Use of Social Media Survey Results
Last month, we ran a quick survey about how you are using social media in product marketing and management. The goal was not to develop a comprehensive picture of this broad topic, but to recognize some trends and validate some areas that we have heard out in the field. Over 130 of you responded to the quick, nine question survey, and the results are now in. Keep in mind that this isn’t scientific!
How often are you using social media? Not surprisingly, product professionals who answered this survey are prolific users. Nearly 90% said that they use social media “Daily” or “Often” to keep current on issues. Interestingly, non-work related usage scores lower on all counts.
Since we know that product professionals are making use of social media, the natural follow-up question is: which ones are they using?
This is a really interesting chart. As usual, there are the Big 3: Twitter, Facebook, and LinkedIn. But amongst product professionals, LinkedIn edges out even Facebook! This correlates with the finding above that product professionals are using it more for work-related items; they probably aren’t going to friend their customers or competitors on Facebook. Even at a fraction of the size and reach of Facebook, LinkedIn’s focused ability to reach into professionals and customers drives the highest usage. Google+ also rated highly, considering its relative reach compared to the other networks.
How do product professionals actually put social media to use? Obviously, Thought Leadership activities came out on top: driving traffic to your blogs, websites, whitepapers, and landing pages is a huge priority. Live event support was a little surprising as number two – product pros are tweeting to connect with customers and partners and keep up the engagement at tradeshows and events. Competitive research also scored highly.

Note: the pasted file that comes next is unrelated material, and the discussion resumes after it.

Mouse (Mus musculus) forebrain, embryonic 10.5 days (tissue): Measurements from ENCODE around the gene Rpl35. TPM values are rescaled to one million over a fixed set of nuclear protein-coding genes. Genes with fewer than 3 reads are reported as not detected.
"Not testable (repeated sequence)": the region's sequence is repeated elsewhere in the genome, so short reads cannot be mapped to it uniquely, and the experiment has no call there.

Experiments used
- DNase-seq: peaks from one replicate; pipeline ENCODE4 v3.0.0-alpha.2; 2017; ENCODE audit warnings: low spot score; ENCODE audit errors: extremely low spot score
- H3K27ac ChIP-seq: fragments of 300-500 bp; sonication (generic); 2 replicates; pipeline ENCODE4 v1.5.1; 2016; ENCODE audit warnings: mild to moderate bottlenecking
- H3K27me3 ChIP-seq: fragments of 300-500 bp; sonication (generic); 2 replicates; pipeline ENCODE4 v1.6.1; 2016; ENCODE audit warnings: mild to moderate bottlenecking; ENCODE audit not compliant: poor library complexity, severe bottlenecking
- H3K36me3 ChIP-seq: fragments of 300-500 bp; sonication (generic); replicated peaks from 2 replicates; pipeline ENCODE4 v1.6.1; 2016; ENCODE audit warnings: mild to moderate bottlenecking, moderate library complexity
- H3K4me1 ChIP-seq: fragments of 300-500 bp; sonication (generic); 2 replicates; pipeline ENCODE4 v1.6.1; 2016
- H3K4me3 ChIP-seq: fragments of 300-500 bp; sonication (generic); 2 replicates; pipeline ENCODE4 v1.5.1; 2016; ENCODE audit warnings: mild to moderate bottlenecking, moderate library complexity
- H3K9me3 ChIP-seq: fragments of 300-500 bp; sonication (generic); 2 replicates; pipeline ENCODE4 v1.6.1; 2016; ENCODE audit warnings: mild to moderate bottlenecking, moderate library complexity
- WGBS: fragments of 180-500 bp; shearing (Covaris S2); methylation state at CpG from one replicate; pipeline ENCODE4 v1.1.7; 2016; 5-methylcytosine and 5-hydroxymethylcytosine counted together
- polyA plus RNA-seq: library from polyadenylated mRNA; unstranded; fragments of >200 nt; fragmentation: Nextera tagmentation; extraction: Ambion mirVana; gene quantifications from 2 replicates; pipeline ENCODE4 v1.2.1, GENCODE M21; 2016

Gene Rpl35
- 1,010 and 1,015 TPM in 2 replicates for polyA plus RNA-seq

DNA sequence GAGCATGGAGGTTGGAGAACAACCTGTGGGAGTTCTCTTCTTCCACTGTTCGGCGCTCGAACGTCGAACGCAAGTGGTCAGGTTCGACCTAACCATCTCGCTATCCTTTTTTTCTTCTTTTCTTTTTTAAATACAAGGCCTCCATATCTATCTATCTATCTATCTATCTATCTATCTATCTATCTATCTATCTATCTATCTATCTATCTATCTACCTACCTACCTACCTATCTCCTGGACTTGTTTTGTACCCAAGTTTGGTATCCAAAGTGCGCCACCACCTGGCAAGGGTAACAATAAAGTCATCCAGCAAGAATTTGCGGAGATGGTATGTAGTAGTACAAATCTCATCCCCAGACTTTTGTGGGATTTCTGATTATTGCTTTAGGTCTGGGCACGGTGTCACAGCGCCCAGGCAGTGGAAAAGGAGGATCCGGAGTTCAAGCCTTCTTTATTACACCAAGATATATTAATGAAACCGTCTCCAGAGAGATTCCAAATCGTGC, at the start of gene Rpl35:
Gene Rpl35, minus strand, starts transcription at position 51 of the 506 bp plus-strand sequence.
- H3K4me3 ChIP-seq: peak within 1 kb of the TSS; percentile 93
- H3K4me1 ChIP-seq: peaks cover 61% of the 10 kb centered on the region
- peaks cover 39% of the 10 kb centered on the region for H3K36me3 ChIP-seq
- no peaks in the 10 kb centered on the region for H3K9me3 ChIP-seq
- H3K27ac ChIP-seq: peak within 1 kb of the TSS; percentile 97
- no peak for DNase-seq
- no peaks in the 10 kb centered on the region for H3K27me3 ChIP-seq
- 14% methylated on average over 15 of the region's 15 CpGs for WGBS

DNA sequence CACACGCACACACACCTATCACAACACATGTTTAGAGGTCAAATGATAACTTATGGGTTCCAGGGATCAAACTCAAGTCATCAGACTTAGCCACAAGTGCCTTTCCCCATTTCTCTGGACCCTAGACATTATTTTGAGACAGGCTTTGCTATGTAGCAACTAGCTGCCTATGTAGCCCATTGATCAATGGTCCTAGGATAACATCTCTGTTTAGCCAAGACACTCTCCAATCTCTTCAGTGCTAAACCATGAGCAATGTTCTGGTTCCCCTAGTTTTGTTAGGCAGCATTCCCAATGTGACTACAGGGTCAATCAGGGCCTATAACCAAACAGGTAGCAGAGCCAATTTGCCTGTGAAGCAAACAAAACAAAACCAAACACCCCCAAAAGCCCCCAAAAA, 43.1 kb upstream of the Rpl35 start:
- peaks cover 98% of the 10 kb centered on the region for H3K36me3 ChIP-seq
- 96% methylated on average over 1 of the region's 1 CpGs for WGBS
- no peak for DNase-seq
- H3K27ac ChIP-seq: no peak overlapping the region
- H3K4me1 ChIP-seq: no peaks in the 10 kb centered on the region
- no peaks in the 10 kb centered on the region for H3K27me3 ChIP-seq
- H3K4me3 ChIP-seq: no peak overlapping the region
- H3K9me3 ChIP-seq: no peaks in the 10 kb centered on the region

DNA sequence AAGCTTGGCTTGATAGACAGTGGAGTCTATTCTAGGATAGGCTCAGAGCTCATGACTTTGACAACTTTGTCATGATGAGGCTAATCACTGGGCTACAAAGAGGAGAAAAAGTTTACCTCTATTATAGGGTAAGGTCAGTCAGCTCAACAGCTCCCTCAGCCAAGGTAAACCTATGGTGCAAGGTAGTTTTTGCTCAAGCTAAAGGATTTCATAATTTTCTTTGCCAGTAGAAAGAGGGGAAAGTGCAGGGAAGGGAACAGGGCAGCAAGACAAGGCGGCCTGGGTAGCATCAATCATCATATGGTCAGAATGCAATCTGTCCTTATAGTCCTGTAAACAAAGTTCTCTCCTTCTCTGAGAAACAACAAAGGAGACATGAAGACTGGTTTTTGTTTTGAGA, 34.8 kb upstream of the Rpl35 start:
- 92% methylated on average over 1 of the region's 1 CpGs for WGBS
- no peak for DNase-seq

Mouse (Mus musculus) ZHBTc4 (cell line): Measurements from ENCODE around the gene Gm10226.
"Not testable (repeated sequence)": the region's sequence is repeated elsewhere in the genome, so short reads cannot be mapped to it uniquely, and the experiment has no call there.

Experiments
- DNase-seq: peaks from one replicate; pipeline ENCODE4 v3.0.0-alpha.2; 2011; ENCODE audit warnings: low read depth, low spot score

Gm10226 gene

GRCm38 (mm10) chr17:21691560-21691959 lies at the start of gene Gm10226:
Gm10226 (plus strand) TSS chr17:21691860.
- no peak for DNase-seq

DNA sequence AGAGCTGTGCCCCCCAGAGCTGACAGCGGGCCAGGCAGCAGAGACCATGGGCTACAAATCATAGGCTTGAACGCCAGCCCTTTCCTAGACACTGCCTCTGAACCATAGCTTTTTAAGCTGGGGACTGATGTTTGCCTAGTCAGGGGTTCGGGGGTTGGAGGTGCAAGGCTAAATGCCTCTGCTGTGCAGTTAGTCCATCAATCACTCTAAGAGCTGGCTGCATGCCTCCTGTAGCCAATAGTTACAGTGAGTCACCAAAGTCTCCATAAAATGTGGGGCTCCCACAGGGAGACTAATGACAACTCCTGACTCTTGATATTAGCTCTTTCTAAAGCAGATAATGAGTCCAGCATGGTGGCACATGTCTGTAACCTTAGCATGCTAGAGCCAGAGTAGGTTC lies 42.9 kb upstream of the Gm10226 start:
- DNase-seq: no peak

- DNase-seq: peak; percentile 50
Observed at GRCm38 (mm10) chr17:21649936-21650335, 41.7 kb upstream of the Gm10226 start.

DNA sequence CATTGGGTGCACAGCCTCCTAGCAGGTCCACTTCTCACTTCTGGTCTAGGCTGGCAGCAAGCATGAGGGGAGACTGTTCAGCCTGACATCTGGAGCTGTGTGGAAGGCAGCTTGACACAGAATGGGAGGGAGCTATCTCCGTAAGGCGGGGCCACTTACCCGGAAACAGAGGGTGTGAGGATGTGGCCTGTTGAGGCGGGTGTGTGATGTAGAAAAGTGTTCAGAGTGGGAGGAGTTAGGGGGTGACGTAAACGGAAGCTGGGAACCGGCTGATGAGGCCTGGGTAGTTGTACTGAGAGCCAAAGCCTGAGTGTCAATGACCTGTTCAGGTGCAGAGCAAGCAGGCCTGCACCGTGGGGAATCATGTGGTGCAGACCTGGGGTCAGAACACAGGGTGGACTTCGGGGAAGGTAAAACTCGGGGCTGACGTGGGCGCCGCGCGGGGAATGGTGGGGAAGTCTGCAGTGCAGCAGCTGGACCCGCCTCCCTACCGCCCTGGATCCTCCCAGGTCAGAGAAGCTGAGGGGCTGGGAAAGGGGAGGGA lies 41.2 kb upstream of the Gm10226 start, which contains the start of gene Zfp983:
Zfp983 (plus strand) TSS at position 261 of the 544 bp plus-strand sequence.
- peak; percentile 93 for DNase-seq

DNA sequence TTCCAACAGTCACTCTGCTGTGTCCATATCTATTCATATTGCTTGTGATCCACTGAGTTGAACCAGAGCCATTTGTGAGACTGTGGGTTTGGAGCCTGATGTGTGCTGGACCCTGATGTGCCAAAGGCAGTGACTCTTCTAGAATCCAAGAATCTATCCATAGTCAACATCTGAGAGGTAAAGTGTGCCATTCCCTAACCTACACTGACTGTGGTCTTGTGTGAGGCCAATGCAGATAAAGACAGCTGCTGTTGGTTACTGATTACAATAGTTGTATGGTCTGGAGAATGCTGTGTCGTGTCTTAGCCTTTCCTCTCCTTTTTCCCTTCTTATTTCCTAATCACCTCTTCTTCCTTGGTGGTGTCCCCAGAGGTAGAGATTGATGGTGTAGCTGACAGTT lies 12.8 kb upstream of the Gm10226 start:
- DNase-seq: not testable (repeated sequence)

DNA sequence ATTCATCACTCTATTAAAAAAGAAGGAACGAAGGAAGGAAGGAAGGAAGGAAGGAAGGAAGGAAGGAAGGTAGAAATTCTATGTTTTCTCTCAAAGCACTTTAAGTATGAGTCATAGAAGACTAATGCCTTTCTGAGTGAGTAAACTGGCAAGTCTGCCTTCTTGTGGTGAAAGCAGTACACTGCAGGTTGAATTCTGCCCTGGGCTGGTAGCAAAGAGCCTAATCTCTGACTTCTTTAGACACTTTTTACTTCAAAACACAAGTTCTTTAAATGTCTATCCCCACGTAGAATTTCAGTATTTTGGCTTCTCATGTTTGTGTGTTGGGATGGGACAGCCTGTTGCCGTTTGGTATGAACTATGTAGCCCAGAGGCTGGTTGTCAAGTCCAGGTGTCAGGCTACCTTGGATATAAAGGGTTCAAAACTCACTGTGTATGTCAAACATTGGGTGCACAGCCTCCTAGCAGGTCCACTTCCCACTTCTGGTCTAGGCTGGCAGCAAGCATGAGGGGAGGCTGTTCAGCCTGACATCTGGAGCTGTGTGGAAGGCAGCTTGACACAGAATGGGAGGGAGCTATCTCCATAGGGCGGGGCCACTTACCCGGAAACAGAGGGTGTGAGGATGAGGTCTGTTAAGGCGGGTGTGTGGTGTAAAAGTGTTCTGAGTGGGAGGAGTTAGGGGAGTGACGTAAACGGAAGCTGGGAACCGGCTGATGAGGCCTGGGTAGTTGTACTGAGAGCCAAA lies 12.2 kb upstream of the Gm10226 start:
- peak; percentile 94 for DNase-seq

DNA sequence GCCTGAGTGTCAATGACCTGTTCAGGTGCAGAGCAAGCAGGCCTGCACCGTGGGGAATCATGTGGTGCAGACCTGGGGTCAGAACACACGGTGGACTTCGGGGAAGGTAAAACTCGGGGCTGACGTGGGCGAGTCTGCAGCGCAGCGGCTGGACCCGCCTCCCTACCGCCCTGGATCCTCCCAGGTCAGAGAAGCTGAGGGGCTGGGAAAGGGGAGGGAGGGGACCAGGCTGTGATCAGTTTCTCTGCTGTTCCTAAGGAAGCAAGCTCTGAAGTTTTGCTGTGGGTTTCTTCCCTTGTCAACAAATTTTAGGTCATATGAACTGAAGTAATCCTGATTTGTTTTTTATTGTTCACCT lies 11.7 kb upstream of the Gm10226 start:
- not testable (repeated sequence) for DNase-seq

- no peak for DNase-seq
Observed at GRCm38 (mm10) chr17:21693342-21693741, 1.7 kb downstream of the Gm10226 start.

Most product professionals still take what they get from social channels with some skepticism. About 30% said that they rated the information they receive from these channels as “Mediocre” or “Poor.”
With social media becoming ubiquitious, you might think that all companies have a defined social media policy. You’d be wrong! 25% of respondants indicated that they don’t have any kind of defined policy for how to use (or not use) social media. About half have a policy in place that is liberal enough that they feel free to post whatever they want.
When it comes to having a clear owner of social media efforts in the company, Marketing has taken on this role. In fact, Marketing outsourced all the other options combined.
One of the biggest challenges of social media is interacting with a customer who is upset and complaining about your product or service online. With Twitter, Facebook and other channels, these customers have a huge bullhorn to create brand damage if they aren’t handled appropriately. On the other hand, companies that have mastered how to use these channels effectively are creating loyal customers who reinforce their brand and spread stories about how good the company was to them.
For this question, we posed a scenario: what would you do if someone was actively complianing about your product on social media? Almost 40% said that in this case, they’d follow a set policy. 35% would respond directly, indicating that there is still a lot of personal ownership of social media efforts at most companies. What would happen if your “social person” leaves tomorrow?
Next, we flipped it around – how would you react if someone was actively praising your product? More people ignore these, but do we risk appearing tone deaf if our customers tell us we’re doing a great job and we react with silence?
Last, we were interested in how product professionals measure their social media efforts. At Pragmatic Institute, we are big believers in the mantra that everything needs to be measured, especially in Marketing. Unfortunately, over half of respondents are not measuring their social efforts today. 15% are still trying to figure out what their measurements need to be, and 9% measure by number of generated leads. Social media is reaching an inflection point: very soon it will cross the chasm from the shiny-object stage of “ohmygosh we’ve got to do this social media thing!” to “What’s my ROI” stage. Social efforts that can’t demonstrate positive ROI will be the first things to be cut.
We hope that you found this information interesting and helpful. If you’d like to help us construct a more complete profile of product professionals, please fill out our 2012 Annual Product Management and Marketing survey.
If you are interested in attending a Pragmatic Institute seminar that I will be teaching, you will find me in Orlando from Dec 7-9 and Vancouver, BC from Dec 13-15 teaching Practical Product Management and Requirements that Work. I hope to see you there!
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